The Most Serene Republic of San Marino (its official title) is entirely surrounded by Italian territory, a small sovereign country in the Apennine mountains 220 kilometres north of Rome. The capital is San Marino, a picturesque town on Monte Titano, the highest mountain (755 metres) with three peaks; on each peak is a tower, dating back to the middle ages and is a feature on San Marino's flag. The total area of the republic is 61 km² and it has a population of around 30,000 people, with about 4,500 living in the capital.
San Marino may be small, but it is the world's oldest constitutional republic. It was founded as a monastic community on 3 September 301 by a stonecutter named Marinus, who came from the island of Rab, in Dalmatia (present-day Croatia). In the year 257 he sailed from Rab (then called Arba, a Roman colony) to Rimini, on Italy's Adriatic coast, to work as a mason, obeying a decree by the future Roman Emperor Diocletian to reconstruct its city walls, that had been destroyed by pirates. He was a Christian, preaching sermons, which brought him into conflict with Diocletian, who persecuted Christians. Marinus fled to Monte Titano and built a small church there; this became the core of a little community, the republic that would endure until the present day. He was declared a saint, Saint Marinus (San Marino in Italian), giving his name to the state.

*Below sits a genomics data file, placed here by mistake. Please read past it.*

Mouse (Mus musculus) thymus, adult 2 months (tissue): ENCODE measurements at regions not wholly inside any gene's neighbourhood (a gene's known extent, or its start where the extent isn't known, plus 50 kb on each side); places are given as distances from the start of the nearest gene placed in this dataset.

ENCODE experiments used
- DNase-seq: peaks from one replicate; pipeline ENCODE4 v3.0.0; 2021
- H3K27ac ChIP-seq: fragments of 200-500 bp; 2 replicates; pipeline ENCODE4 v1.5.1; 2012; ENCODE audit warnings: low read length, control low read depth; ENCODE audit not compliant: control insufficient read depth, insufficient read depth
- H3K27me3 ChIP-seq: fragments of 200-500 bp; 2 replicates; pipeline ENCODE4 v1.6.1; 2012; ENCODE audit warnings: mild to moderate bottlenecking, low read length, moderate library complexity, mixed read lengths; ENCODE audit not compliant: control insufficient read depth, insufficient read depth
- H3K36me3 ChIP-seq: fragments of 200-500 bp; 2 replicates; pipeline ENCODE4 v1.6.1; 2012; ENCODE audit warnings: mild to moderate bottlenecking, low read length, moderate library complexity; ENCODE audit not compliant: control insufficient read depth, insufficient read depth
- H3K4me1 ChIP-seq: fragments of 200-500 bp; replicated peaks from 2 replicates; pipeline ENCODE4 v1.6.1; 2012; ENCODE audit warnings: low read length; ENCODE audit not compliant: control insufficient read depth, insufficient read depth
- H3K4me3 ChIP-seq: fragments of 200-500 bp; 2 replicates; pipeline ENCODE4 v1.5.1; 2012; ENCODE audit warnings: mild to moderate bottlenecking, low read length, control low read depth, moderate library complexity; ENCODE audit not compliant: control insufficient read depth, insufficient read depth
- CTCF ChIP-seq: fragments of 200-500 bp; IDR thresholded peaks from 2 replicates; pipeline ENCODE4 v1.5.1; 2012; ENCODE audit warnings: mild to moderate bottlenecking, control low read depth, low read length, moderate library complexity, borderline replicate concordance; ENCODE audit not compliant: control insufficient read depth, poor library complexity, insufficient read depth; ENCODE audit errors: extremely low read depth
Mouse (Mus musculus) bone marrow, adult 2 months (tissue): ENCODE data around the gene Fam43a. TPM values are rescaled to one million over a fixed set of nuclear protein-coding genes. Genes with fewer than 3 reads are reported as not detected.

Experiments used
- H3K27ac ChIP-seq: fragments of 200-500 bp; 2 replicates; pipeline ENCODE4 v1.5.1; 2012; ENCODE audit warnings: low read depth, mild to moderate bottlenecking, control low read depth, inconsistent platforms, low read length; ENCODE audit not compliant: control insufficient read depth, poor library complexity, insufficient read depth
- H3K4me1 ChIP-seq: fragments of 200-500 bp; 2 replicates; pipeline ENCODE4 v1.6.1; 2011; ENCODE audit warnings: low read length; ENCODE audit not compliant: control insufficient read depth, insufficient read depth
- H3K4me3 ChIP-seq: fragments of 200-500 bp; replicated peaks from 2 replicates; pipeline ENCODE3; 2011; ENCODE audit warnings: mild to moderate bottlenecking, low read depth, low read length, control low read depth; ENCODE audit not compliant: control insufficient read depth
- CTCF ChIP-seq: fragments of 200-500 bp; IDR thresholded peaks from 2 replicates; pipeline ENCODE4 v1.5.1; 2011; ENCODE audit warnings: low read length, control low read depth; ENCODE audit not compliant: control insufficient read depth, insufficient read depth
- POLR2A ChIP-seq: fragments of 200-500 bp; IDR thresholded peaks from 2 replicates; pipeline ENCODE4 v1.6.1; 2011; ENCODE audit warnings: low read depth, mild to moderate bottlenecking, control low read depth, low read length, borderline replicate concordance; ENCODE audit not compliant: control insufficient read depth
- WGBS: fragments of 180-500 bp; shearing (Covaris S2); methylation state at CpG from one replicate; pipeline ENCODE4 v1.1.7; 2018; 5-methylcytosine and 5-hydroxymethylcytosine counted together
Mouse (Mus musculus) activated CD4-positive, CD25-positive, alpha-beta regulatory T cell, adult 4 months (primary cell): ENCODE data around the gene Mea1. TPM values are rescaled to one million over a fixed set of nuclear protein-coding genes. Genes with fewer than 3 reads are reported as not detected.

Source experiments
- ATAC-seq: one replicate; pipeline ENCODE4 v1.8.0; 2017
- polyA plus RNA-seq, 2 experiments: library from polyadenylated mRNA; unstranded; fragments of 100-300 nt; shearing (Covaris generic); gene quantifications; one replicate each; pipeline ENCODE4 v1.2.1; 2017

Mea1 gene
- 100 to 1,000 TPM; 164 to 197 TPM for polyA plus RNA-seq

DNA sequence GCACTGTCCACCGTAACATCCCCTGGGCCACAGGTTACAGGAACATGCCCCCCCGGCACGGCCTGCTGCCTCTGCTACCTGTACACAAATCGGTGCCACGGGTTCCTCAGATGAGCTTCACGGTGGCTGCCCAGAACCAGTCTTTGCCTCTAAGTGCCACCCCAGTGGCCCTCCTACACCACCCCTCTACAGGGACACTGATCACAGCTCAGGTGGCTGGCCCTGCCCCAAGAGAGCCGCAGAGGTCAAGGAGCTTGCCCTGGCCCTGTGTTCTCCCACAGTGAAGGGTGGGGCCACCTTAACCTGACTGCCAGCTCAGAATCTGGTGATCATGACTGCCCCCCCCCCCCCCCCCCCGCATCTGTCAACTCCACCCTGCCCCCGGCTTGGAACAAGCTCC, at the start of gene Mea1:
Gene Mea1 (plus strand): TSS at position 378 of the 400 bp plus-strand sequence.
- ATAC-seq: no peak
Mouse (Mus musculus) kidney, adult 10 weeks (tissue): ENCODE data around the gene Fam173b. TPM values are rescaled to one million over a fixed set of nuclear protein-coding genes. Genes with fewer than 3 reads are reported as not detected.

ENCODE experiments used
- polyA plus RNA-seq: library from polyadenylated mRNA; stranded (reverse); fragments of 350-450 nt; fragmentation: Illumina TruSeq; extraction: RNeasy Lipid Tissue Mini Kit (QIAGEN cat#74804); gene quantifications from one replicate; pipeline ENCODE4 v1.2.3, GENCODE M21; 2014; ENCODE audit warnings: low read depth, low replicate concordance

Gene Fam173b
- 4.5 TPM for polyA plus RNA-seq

Although dating back to 301 CE, the earliest authentic reference to San Marino appears in an 8th Century text mentioning a castle on the mountain. The small settlement that grew up around it was at times under the protection of the papacy and the Montefeltro dukes of Urbino. To protect the growing city of San Marino, a tower, Guaita, was constructed in the 11th century; this made it impenetrable, discouraging attacks on the city. During the time of the Crusades in the 13th century, it was felt necessary to construct a second tower, Cesta and a century later the third tower, Montale, was constructed on the last of the summits of Monte Titano. When the city's population increased, a few kilometres of territory was added over the years, by purchase and treaties; apart from the capital, there are now eight other small municipalities making up the republic. Numerous attempts have been made to terminate its independence, but each time it was protected by the uneasy balance of power among the Italian states. In 1862, San Marino concluded a treaty of friendship with the Kingdom of Italy, that had been united as a single state the year before; the treaty has been renewed several times. San Marino remained neutral in both World Wars but was damaged by Allied bombing in World War II, when it was briefly occupied by German troops.
San Marino's constitution dates back to 1600, making it the oldest constitution in the world; still in force, an electoral law of 1926 also serves some constitutional functions. San Marino had the world's first democratically elected communist government, which held office between 1945 and 1957. The popularly elected 60-member Great and General Council serves as the legislative body, from which two captains-regent are elected as executives to 6-month terms. The Congress of State serves as the cabinet. The republic has been governed by a Christian Democrat-led coalition since 1988 and in 1992 it became a member of the United Nations. It is a popular tourist destination, receiving around 3 million visitors a year. Apart from the historical buildings there is the Maranello Rosso museum in Fulciano, showcasing two iconic Italian car brands: Ferrari, the legendary sports and racing car company, and Abarth, the "speed factory" best known for its fast and nimble sports and racing machines built on Fiat- and Simca platforms; all cars in the museum are modern works of art.